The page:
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Urban housing as "caviar"?

 
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jabailo



Joined: 20 Mar 2006
Posts: 1273
Location: Kent (East Hill), WA

PostPosted: Tue Mar 20, 2012 1:09 pm    Post subject: Urban housing as "caviar"? Reply with quote

Not sure if this applies, but it's on my mind, so here goes.

Yesterday I was having this sort of argument about Cities with a fellow in a transit oriented blog.

I was showing him stats on an overall decline in city populations from the 2000-2010 census. His argument was that yes, but valuations for apartments, condoes in the cities are so high that this means that there is greater demand for them.

I countered argued with the example of caviar. Yes, caviar is more expensive than chicken, but that doesn't mean that more people want caviar than chicken. It could also mean that within the pool of people who want caviar, their overall buying power is greater. In fact, we commonly believe there are great, great many more people who desire chicken, but there is also a great number of chickens to be eaten.

He couldn't see my argument.
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PostPosted: Wed Mar 21, 2012 5:03 pm    Post subject: Reply with quote

jabailo wrote:

I was showing him stats on an overall decline in city populations from the 2000-2010 census. His argument was that yes, but valuations for apartments, condoes in the cities are so high that this means that there is greater demand for them.


The answer I would've expected from you is that increased valuation could also be caused by a drop in supply. Without knowing the context, it seems possible that you both implicitly ruled this out. If so, then his argument would be supported. Otherwise, there are several reasons why the supply might drop. The most likely reason based on my intuition would be that people are "spreading out" as average family size decreases and average size of housing per person increases.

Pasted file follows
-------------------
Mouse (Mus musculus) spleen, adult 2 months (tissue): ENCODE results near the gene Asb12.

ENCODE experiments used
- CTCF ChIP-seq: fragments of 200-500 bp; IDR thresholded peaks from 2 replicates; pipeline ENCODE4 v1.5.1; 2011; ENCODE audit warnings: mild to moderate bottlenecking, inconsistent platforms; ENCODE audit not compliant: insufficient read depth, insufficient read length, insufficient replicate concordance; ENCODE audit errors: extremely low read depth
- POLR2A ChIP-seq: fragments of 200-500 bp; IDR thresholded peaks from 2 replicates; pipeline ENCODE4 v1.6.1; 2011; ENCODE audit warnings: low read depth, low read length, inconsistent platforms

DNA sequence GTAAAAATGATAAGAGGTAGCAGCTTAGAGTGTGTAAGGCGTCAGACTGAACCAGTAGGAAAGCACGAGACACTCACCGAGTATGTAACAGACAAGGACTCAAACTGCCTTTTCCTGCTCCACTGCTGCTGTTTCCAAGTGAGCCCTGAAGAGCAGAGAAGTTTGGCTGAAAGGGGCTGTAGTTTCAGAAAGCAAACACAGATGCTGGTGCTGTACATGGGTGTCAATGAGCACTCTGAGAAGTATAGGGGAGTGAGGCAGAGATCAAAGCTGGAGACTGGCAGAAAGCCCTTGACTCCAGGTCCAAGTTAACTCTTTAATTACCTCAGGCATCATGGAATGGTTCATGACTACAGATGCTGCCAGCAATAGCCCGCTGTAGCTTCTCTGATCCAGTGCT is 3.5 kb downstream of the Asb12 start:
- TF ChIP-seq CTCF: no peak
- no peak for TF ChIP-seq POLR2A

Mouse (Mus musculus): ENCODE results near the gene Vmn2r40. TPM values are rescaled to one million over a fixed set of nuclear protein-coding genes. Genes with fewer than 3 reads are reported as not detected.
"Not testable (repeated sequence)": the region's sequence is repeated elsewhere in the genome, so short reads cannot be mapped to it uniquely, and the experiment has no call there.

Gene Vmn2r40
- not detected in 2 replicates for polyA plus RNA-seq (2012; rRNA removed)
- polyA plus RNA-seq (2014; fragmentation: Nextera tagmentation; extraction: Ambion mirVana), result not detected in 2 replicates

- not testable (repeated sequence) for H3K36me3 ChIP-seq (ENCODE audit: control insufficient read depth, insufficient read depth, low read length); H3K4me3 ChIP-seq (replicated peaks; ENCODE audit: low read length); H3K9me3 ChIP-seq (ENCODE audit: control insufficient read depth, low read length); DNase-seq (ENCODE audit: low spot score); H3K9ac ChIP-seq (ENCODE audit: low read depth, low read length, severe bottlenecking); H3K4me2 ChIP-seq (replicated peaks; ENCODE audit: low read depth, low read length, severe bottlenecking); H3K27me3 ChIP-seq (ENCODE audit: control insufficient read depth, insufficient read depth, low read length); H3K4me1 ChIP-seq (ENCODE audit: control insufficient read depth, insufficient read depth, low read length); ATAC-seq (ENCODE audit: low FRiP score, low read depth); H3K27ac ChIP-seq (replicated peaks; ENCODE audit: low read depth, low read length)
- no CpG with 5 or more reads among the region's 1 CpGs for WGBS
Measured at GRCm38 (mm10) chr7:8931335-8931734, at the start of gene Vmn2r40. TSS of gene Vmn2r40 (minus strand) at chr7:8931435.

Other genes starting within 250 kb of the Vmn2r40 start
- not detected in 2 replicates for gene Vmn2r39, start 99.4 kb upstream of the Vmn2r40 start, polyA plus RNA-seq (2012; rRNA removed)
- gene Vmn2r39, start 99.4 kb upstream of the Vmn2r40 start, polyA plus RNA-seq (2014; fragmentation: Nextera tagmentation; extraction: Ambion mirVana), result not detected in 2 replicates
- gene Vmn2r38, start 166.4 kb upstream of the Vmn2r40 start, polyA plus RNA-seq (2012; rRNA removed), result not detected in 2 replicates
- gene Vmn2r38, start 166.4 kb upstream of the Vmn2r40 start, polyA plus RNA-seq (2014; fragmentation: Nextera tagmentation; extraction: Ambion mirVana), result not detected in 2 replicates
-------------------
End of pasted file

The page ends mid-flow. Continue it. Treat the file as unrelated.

jabailo wrote:

I countered argued with the example of caviar. Yes, caviar is more expensive than chicken, but that doesn't mean that more people want caviar than chicken. It could also mean that within the pool of people who want caviar, their overall buying power is greater. In fact, we commonly believe there are great, great many more people who desire chicken, but there is also a great number of chickens to be eaten.

He couldn't see my argument.


It seems like you're trying to do too much at once, without showing your work. Your example of caviar is an example of a case having a limited demand. (Based on the high price, we should conclude that supply is even more limited.)

Beyond that, the first example is dynamic in that it involves changing prices, and your caviar example is static. You've got a little idea nestled in there, something like: if the supply of caviar increased, the price would drop off quickly because of limited demand. And. Urban housing is like this kind of "acquired-taste, limited audience luxury", like caviar. Even if it were cheaper, we wouldn't want it because we prefer <chicken>, that is, we prefer non-urban housing.

Your response seem less like a refutation than a begging of the question of whether there is such a limited demand for urban housing. Indeed, whether it follows the same kind of demand curve as caviar does.

My own intuition is that, largely, it does not. Still, one could define one's terms, do some data analysis, and draw specific conclusions, it seems to me, so maybe it does.

Guys like you sometimes need to slow down a little and let the rest of us catch up. When you show your work, sometimes you get a smiley face even when your answer is wrong. If your answer is right, well, all the better.
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jabailo



Joined: 20 Mar 2006
Posts: 1273
Location: Kent (East Hill), WA

PostPosted: Thu Mar 22, 2012 10:40 am    Post subject: Reply with quote

Quote:
also be caused by a drop in supply.


The greater point is not how it happens, but that there can be a "market within the market".
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